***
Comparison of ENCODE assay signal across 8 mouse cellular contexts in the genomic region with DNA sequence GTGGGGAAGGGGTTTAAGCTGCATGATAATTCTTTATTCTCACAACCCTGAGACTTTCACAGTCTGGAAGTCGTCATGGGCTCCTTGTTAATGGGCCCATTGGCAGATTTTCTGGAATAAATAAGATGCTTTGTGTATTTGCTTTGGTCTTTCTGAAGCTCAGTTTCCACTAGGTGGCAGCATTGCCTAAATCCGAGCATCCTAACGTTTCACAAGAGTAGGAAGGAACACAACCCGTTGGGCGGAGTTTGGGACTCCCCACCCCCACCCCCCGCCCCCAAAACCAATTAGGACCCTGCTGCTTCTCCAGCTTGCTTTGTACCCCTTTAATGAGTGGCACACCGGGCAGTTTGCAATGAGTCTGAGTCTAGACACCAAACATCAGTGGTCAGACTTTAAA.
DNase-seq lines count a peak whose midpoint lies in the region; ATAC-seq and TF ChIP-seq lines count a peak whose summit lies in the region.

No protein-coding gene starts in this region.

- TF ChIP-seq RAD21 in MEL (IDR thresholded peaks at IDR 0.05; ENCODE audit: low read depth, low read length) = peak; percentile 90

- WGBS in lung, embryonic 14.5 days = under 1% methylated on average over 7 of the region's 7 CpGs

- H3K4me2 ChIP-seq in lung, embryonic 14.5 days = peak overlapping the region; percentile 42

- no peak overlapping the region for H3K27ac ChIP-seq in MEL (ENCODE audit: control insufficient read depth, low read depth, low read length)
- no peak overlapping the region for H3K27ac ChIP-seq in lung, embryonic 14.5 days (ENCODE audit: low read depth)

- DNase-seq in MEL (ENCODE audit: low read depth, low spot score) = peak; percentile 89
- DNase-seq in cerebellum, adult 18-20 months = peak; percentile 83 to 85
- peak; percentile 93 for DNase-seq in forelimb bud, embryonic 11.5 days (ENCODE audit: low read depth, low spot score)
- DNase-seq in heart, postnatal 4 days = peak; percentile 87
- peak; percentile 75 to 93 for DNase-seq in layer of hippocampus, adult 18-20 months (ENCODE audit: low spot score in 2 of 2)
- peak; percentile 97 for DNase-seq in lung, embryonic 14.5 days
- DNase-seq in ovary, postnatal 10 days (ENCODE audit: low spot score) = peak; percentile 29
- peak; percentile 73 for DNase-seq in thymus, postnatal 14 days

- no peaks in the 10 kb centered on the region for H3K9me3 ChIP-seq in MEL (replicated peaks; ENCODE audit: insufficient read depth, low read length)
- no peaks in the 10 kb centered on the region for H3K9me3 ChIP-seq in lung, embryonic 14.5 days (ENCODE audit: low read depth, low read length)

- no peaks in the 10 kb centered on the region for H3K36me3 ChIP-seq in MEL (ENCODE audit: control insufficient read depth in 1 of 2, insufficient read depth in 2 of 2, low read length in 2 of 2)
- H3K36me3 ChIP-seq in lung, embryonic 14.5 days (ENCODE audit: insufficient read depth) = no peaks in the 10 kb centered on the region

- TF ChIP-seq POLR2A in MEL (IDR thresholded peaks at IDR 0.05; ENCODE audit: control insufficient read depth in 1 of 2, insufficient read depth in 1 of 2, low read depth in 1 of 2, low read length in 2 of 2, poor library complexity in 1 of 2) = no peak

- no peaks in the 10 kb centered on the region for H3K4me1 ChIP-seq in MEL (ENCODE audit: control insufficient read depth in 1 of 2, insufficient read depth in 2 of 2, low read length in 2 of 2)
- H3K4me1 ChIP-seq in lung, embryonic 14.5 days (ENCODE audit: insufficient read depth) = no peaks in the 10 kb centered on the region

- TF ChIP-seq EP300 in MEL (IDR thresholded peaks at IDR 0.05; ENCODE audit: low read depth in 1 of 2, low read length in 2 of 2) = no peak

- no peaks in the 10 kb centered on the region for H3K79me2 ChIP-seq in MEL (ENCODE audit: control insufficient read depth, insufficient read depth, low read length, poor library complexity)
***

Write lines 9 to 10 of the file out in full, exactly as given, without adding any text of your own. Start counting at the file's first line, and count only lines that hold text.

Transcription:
- DNase-seq in MEL (ENCODE audit: low read depth, low spot score) = peak; percentile 89
- DNase-seq in cerebellum, adult 18-20 months = peak; percentile 83 to 85